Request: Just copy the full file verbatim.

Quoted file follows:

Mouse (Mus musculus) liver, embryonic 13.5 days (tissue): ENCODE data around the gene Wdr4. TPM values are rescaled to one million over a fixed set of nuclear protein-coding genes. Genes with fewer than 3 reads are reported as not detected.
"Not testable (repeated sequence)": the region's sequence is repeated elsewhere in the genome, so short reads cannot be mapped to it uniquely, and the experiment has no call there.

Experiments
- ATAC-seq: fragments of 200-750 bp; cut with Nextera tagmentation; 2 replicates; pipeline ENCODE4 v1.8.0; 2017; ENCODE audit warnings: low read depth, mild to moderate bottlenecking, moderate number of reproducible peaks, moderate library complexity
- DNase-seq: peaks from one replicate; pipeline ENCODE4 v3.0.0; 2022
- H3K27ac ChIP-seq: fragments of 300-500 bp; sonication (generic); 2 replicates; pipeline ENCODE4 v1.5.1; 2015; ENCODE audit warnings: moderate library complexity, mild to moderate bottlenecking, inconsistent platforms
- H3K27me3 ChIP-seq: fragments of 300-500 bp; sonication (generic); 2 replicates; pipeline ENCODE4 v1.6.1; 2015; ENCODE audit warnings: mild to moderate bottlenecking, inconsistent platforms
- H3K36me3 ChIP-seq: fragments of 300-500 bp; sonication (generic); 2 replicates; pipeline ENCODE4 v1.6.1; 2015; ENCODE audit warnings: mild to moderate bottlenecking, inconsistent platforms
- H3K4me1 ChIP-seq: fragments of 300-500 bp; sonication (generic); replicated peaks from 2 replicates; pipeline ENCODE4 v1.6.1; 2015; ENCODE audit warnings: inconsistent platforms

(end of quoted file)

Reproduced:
Mouse (Mus musculus) liver, embryonic 13.5 days (tissue): ENCODE data around the gene Wdr4. TPM values are rescaled to one million over a fixed set of nuclear protein-coding genes. Genes with fewer than 3 reads are reported as not detected.
"Not testable (repeated sequence)": the region's sequence is repeated elsewhere in the genome, so short reads cannot be mapped to it uniquely, and the experiment has no call there.

Experiments
- ATAC-seq: fragments of 200-750 bp; cut with Nextera tagmentation; 2 replicates; pipeline ENCODE4 v1.8.0; 2017; ENCODE audit warnings: low read depth, mild to moderate bottlenecking, moderate number of reproducible peaks, moderate library complexity
- DNase-seq: peaks from one replicate; pipeline ENCODE4 v3.0.0; 2022
- H3K27ac ChIP-seq: fragments of 300-500 bp; sonication (generic); 2 replicates; pipeline ENCODE4 v1.5.1; 2015; ENCODE audit warnings: moderate library complexity, mild to moderate bottlenecking, inconsistent platforms
- H3K27me3 ChIP-seq: fragments of 300-500 bp; sonication (generic); 2 replicates; pipeline ENCODE4 v1.6.1; 2015; ENCODE audit warnings: mild to moderate bottlenecking, inconsistent platforms
- H3K36me3 ChIP-seq: fragments of 300-500 bp; sonication (generic); 2 replicates; pipeline ENCODE4 v1.6.1; 2015; ENCODE audit warnings: mild to moderate bottlenecking, inconsistent platforms
- H3K4me1 ChIP-seq: fragments of 300-500 bp; sonication (generic); replicated peaks from 2 replicates; pipeline ENCODE4 v1.6.1; 2015; ENCODE audit warnings: inconsistent platforms